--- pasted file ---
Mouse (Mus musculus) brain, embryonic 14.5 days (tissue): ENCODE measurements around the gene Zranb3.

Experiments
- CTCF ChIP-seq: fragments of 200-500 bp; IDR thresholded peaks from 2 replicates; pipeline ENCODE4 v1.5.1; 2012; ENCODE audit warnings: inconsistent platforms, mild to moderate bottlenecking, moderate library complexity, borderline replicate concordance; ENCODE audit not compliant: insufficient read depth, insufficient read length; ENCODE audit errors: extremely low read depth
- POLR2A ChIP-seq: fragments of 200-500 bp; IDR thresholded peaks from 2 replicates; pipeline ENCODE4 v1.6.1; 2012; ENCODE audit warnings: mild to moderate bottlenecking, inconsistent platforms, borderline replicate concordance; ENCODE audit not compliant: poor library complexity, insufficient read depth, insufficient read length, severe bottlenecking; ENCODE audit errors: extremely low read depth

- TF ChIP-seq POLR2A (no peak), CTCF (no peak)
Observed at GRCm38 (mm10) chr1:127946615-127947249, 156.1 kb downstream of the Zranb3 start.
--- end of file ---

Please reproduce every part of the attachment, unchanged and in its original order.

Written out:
Mouse (Mus musculus) brain, embryonic 14.5 days (tissue): ENCODE measurements around the gene Zranb3.

Experiments
- CTCF ChIP-seq: fragments of 200-500 bp; IDR thresholded peaks from 2 replicates; pipeline ENCODE4 v1.5.1; 2012; ENCODE audit warnings: inconsistent platforms, mild to moderate bottlenecking, moderate library complexity, borderline replicate concordance; ENCODE audit not compliant: insufficient read depth, insufficient read length; ENCODE audit errors: extremely low read depth
- POLR2A ChIP-seq: fragments of 200-500 bp; IDR thresholded peaks from 2 replicates; pipeline ENCODE4 v1.6.1; 2012; ENCODE audit warnings: mild to moderate bottlenecking, inconsistent platforms, borderline replicate concordance; ENCODE audit not compliant: poor library complexity, insufficient read depth, insufficient read length, severe bottlenecking; ENCODE audit errors: extremely low read depth

- TF ChIP-seq POLR2A (no peak), CTCF (no peak)
Observed at GRCm38 (mm10) chr1:127946615-127947249, 156.1 kb downstream of the Zranb3 start.